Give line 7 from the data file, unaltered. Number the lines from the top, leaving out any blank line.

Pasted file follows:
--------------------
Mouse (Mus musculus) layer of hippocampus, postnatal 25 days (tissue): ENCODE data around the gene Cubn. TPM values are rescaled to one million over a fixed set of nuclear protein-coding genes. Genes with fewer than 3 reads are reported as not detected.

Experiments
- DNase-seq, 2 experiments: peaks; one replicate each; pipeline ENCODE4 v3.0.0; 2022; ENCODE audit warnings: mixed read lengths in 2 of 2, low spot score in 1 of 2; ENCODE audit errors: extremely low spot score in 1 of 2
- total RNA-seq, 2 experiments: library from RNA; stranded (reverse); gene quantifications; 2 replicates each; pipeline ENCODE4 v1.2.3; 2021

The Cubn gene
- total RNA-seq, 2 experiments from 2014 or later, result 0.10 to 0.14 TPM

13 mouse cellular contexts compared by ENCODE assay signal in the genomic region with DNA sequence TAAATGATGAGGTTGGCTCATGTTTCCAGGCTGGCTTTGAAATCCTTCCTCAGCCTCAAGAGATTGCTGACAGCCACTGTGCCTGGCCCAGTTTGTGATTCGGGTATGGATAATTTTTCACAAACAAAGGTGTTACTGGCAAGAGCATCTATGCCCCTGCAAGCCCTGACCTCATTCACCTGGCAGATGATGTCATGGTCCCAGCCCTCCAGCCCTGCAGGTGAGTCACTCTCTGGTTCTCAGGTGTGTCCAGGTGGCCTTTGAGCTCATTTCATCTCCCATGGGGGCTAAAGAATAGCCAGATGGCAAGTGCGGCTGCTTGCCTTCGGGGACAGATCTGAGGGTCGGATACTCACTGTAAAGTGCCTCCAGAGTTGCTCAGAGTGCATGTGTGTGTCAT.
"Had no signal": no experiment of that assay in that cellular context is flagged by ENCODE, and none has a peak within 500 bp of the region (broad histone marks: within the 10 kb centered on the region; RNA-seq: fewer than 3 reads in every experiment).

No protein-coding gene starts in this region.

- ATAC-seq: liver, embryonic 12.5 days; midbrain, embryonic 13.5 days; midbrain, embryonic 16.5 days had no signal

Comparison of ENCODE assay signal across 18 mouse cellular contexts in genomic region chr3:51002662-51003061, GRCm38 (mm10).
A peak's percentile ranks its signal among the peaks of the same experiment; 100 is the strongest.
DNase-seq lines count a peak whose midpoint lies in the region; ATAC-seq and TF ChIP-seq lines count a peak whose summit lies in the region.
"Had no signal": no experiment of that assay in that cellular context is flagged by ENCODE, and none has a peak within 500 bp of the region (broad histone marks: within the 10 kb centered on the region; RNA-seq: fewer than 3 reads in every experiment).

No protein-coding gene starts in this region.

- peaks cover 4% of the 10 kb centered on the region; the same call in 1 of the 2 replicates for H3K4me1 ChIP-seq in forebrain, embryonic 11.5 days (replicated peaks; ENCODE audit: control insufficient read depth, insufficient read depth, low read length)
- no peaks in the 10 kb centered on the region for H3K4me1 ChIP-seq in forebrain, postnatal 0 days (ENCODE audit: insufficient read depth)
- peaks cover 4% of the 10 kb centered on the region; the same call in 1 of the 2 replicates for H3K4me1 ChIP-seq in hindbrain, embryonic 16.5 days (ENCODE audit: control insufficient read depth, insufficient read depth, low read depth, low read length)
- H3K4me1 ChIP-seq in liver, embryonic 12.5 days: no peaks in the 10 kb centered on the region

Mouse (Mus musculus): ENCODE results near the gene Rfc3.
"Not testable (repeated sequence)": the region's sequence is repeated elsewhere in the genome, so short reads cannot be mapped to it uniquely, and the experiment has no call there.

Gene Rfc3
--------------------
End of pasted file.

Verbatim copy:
13 mouse cellular contexts compared by ENCODE assay signal in the genomic region with DNA sequence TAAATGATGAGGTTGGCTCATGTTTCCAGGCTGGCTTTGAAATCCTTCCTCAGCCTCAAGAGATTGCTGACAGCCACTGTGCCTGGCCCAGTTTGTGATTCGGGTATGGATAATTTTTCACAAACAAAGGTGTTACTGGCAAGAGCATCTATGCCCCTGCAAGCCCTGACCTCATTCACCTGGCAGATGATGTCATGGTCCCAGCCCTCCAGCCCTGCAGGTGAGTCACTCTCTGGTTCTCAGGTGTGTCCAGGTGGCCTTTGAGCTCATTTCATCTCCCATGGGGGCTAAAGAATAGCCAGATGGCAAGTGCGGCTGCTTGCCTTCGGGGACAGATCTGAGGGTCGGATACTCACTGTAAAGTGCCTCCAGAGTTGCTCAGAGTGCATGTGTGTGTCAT.